Migrant worker secures significant penalties from former employer for multiple award breaches

Migrant worker secures significant penalties from former employer for multiple award breaches

Migrant worker secures significant penalties from former employer for multiple award breaches

A female migrant hospitality worker has secured significant monetary penalties from her former employer for ongoing breaches of award entitlements spanning several years.

The worker ‘SP’ is a South Korean citizen who was initially employed by a restaurant trading as Momo Kitchen Pty Ltd (Momo) as a 17-year-old.

She was engaged by Momo for three distinct periods from 23 September 2018 to 22 September 2019, from 1 July 2020 to 14 March 2021, and from 29 May 2021 until her resignation on 19 June 2022.

In evidence before the Federal Circuit and Family Court of Australia Justice Salvatore Vasta, it was revealed that SP had been paid a flat rate for all hours worked and that the rate she was paid was generally below the minimum hourly rate prescribed by the Restaurant Industry Award 2010 and 2020.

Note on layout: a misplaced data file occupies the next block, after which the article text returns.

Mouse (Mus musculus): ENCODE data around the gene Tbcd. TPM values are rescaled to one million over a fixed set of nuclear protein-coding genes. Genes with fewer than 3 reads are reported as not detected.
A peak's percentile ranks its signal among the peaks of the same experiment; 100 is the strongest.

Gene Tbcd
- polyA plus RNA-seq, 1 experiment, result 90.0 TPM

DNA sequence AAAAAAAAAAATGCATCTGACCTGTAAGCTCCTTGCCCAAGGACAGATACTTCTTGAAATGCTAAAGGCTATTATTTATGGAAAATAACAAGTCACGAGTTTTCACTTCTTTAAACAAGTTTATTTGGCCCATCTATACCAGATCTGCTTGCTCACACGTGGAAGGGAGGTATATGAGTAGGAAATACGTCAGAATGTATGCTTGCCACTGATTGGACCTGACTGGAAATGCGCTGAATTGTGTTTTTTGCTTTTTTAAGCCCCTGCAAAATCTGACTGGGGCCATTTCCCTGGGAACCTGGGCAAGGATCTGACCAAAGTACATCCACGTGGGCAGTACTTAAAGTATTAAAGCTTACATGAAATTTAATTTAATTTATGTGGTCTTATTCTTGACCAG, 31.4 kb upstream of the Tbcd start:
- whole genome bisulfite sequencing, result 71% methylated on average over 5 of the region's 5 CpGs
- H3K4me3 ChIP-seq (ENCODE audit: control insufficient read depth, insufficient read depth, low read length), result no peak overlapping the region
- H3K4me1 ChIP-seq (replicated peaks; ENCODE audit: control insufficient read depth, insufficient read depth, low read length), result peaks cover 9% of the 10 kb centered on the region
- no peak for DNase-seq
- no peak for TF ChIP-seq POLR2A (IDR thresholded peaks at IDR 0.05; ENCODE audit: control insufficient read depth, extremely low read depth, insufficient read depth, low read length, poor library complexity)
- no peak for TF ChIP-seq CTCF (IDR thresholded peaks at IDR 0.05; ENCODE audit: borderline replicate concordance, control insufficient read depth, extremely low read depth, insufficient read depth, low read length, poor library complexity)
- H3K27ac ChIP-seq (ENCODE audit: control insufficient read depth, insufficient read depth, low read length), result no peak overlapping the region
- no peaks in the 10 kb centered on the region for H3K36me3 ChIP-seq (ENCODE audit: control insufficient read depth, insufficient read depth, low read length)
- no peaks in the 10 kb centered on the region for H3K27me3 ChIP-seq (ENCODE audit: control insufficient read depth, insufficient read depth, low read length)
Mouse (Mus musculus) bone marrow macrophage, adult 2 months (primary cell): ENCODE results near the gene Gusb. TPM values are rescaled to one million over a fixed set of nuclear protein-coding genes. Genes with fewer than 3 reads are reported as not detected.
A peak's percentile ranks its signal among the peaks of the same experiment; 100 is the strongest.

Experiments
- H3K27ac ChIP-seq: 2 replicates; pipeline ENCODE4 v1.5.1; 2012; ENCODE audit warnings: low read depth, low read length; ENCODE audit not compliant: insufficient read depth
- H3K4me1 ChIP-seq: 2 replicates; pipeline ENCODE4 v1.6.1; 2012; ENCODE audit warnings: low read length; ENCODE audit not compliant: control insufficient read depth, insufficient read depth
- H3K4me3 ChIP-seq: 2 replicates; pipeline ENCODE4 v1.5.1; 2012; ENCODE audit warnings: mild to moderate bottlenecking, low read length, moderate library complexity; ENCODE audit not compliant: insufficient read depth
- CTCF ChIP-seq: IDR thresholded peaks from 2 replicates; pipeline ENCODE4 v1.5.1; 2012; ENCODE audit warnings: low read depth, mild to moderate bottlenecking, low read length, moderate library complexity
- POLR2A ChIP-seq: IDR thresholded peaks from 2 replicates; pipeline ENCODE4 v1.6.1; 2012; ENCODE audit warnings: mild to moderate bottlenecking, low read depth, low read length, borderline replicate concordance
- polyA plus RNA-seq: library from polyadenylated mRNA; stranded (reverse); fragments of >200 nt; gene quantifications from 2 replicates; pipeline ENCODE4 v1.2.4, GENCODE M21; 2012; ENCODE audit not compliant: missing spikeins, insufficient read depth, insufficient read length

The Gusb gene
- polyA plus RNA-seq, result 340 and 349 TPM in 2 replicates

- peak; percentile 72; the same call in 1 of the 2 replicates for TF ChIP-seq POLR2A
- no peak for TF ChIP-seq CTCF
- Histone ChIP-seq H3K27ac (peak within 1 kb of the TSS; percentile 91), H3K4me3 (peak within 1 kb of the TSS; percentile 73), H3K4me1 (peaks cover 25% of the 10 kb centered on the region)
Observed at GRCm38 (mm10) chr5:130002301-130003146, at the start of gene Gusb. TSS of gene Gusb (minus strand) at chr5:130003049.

During her employment, Momo failed to pay her:

  • Penalty rates for working on a Saturday, Sunday, on any weekday from 10 pm until midnight or for any hours worked outside her rostered hours;
  • Overtime for public holidays from September 2018 to 17 April 2022;
  • Annual leave loading when she ceased employment; and
  • Correct superannuation entitlements.

When all of the underpayments were totalled, it was revealed Momo had underpaid her a total of $31,182 and underpaid her superannuation by $3,182.

It also emerged that Momo had issued SP false and misleading payslips and failed to ensure that copies of the award and the National Employment Standards were available for employees to view.

In an earlier hearing, Momo repaid SP $36,450.45 for her underpayment and interest.

Justice Vasta exercised his discretion to determine the payment of penalties to SP rather than the Commonwealth.

He imposed penalties amounting to $41,000 against Momo and $8,200 against the principal of the business. As he noted,

“I am of the view that these penalties are appropriate and that they strike the balance ‘between oppressive severity and the need for deterrence’ in respect of all the circumstances of this particular case”.

P v Momo Chicken Pty Ltd [2023] FedCFamC2G 609 (12 July 2023)

For questions about award entitlements, wage claims, or other employment questions, please contact Dean Cameron at Workforce Advisory Lawyers – We Know Employment Law on 1300 925 529, 0417 622 178 or via email to dean.cameron@workforceadvisory.com.au

Disclaimer: This information is provided as general advice on workplace relations and employment law. It does not constitute legal advice, and it is always advisable to seek further information regarding specific workplace issues. Liability limited by a scheme approved under professional standards legislation.

Ref: 366.0723

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